Bicycling on a path around a mountain lake, we tried to remember, and employ our best skiing etiquette when approaching a jogger from the rear.
"On your left!"
He gave no response as he continued to run down the middle of the pavement.
"Oh, he's wearing earphones," a companion observed as we swerved far to the left to avoid a collision.
Had we been driving or riding a motorcycle on a busy highway, the outcome might have been different.
Portable music has been a boon to exercise since Sony invented the Walkman, and nothing can ease the pain and boredom of plodding away the miles better than your favorite tunes.
But putting in the hours on a treadmill at the Y are one thing and jogging miles on the streets and roads are quite another. Turn that Walkman into a full-fledged computer requiring two-way interaction and concentration on things like text, stocks, e-mail, weather reports and Facebook postings, and you've got a real distraction.
We've enacted laws concerning cell phone usage while driving -- to varying degrees and with varying success -- but are similar laws covering walking on the way next?
Let's hope not; our legislators have more important things to do. And, laws are slow to keep up with the latest technological distraction.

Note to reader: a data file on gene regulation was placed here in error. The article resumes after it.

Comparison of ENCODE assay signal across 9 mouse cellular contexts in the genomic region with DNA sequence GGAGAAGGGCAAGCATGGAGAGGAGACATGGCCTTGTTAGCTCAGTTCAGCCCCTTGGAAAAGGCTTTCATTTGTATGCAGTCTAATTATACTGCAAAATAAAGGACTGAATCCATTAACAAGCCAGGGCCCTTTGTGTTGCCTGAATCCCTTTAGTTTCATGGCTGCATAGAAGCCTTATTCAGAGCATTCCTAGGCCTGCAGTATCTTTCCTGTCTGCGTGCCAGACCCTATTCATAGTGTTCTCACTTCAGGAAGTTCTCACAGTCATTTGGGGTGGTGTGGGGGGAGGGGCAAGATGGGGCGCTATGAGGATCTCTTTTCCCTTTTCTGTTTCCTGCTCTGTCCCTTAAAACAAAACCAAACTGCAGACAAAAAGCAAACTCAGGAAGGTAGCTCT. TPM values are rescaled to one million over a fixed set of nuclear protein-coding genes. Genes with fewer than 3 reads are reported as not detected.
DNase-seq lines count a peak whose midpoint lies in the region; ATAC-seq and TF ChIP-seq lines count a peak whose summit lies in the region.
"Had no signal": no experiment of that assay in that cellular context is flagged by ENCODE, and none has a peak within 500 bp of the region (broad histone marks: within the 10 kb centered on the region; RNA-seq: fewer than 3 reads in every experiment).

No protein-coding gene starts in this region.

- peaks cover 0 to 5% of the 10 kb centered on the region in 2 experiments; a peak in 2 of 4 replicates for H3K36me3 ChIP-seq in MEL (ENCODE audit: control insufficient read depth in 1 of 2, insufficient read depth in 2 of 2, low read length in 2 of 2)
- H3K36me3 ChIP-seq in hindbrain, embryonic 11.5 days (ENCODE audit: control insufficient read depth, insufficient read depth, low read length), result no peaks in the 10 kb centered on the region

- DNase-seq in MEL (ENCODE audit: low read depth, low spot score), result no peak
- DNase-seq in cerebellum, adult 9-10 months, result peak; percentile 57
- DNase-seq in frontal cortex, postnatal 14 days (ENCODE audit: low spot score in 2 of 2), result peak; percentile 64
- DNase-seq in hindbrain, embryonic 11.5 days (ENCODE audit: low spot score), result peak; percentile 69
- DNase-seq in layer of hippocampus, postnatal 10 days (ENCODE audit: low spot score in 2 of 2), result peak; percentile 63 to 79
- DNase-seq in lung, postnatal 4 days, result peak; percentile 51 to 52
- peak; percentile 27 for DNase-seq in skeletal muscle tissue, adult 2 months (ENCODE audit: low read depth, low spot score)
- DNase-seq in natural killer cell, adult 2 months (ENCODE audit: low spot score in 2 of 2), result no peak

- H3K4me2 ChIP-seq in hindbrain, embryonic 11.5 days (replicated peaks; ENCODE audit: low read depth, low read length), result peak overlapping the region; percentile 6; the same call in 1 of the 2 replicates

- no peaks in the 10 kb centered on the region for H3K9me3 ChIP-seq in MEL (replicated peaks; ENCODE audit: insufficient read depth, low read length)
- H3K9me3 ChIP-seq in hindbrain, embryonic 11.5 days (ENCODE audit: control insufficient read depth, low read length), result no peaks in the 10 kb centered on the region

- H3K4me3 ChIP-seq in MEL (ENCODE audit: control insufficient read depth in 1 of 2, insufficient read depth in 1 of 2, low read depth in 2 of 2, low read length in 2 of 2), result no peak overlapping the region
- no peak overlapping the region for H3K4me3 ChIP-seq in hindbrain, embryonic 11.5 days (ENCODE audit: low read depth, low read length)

Still, don't be surprised if someone tries to legislate texting while walking.
According to the Consumer Product Safety Commission, about 1,152 people were treated in hospital emergency rooms in the U.S. last year for injuries suffered while walking and using a cellphone or some other electronic device.
That's likely an underestimate, according to Joan Lowy of the Associated Press, who writes that patients are reluctant to mention that they were distracted by electronics at the time of the injury, or doctors or nurses may neglect to include the information in their report.
Some of the cases that did get reported included a 28-year-old man who fell into a ditch while talking on a cellphone, a 12-year-old boy who was looking at a video game when he was clipped by a pickup truck as he crossed the street, and a 53-year-old woman who fell off a curb while texting and lacerated her face. A 67-year-old man walking along the side of a road was hit by a bicyclist who was talking on a cellphone as he rode.
There is real reason for concern. While overall traffic deaths were lower in 2010 than the year before, pedestrian fatalities rose by 4.2 percent and injuries by 19 percent, according to the latest data from the National Highway Traffic Safety Administration.
The AP story also mentioned anecdotal evidence such as a viral video of a texting woman who falls into a fountain in a Philadelphia shopping mall, and a man who nearly bumps into a black bear while texting in a suburban Los Angeles neighborhood.
And, despite those who brag of their "multitasking" ability, new psychological studies show people actually just shift their attention rapidly back and forth between two or more tasks.
While it may be tempting to try to legislate common sense, that's the only thing that can truly keep people safe on the street.
Until that becomes more common, taking advantage of facilities like McCook's walking trail system -- to avoid texting and chatting drivers -- is one of the best possible solutions.